INDIANAPOLIS – In just the odd nature of how the 2020 season has unfolded for the Colts, it was really the first time Philip Rivers and the offense had felt that.
And that was real, amplified game pressure, with the score tied and the offense needing to march down the field to re-take that lead.
Unlike in 2019, when the Colts faced one possession game after one possession game, the Indy offense had yet to truly be in that situation this season.
But then Sunday’s game against the Texans unfolded.
And with 7:25 to go in the 4th quarter, and the score tied at 20, Philip Rivers jogged onto the field knowing this was something different.
“There is no question we haven’t been in that position,” Rivers said afterward.
“Tie ball game, we get the ball back and here we go. There is five and half minutes left to go win it or to take the lead.”
Sure, the Colts offense had faced some late-game pressure moments in wins over the Bengals and Packers, but still nothing like this.
The drive started from the Indy 25-yard line with an early 3rd-and-2 conversion from Rivers to Trey Burton. After a 14-yard scamper by Jonathan Taylor, the Colts were in Houston territory.
Things stymied a bit there, and a Jacoby Brissett QB sneak was needed on a 4th-and-1 to keep the drive alive.
On the next snap, an offensive pass interference penalty on rookie Michael Pittman put the Colts behind the chains, facing a 1st-and-20 from the Houston 44-yard line. An incompletion to Pittman followed on the next snap.
Staring a 2nd-and-20 outside of field goal range, the Colts had a decision to make with 2:29 remaining.
Dink and dunk your way into field goal range on the next two down, but that would commit you to just a field goal attempt, thus giving Deshaun Watson the ball back with a chance to win the game.
Or take a chance and be aggressive.
The latter was chosen.
“I really credit Nick (Sirianni) and the offensive staff, that’s a play that we had put in, trying to get against the coverage that we ended up getting,” Frank Reich said of the 41-yard down the seam toss from Rivers to T.Y. Hilton. “Unfortunately, we were in a long-yard situation. It was just a gut feeling that we had to make a play and had to take a shot. There was one thought to just try to get back in field-goal range, but I really was just trusting Philip, trusting T.Y., ‘Hey, let’s take the shot if it’s there. Let’s see if we can get the coverage we want and get T.Y. isolated like we wanted to and if it’s there, let’s take it and if not, let’s work underneath, try to get some yards and get back in field-goal range, if that’s what we have to do.”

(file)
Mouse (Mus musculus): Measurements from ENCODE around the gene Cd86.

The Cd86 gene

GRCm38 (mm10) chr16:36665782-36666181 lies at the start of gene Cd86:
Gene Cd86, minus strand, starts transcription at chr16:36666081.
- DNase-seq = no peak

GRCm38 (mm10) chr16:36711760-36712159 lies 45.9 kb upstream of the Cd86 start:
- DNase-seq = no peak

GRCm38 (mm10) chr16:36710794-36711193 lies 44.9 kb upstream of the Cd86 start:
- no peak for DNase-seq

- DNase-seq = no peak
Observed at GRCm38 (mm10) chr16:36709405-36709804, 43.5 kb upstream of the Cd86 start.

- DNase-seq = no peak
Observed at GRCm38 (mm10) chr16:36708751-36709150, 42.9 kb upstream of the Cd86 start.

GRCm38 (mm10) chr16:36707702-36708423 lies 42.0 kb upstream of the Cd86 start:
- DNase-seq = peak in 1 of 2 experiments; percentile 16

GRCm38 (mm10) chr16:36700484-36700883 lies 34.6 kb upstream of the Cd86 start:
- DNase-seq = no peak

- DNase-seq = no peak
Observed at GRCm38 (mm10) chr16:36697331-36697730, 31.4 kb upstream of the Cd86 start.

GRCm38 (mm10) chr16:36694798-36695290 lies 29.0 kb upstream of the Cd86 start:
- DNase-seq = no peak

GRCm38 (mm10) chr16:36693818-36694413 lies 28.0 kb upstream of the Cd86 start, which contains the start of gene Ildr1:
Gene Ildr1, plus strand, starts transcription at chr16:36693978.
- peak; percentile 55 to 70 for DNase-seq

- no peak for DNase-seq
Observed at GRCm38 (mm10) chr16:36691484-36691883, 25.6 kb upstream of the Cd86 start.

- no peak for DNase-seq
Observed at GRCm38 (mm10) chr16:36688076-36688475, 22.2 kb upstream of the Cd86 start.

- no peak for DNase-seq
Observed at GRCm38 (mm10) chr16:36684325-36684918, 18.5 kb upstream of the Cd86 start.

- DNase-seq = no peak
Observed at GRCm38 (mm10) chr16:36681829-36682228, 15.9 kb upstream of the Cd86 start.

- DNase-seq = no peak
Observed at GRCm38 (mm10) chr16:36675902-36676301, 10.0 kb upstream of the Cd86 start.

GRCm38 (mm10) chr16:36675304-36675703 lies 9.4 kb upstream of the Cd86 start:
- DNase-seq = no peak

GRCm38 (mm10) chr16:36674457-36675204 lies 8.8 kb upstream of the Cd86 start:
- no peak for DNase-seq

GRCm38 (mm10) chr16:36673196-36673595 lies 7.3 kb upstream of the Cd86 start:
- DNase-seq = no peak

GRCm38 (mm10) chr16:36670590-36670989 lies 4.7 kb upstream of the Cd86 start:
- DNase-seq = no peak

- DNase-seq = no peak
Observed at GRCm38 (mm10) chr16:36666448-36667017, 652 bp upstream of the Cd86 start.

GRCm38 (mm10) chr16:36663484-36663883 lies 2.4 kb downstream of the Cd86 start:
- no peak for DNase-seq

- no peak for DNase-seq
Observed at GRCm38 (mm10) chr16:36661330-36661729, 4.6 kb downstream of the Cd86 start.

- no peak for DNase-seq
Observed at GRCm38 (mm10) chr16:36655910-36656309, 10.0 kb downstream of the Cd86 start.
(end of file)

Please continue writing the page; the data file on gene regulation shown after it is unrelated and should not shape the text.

The shot was taken, and it resulted in the offensive play of the year for the Colts. It was yet another example of Rivers willing to take such a chance at an important moment.
Zach Pascal’s effort two plays later capped the touchdown drive, and was a needed box to check for this offense.
“That really was the first time this year that we were put in that situation,” Reich says. “Having success in that moment is a good thing. This doesn’t guarantee future success, but it does give you confidence. The way we went about it and what we had to overcome on the drive, it just gives you a lot of confidence that we have the playmakers to make those plays when you really need it in the clutch.”
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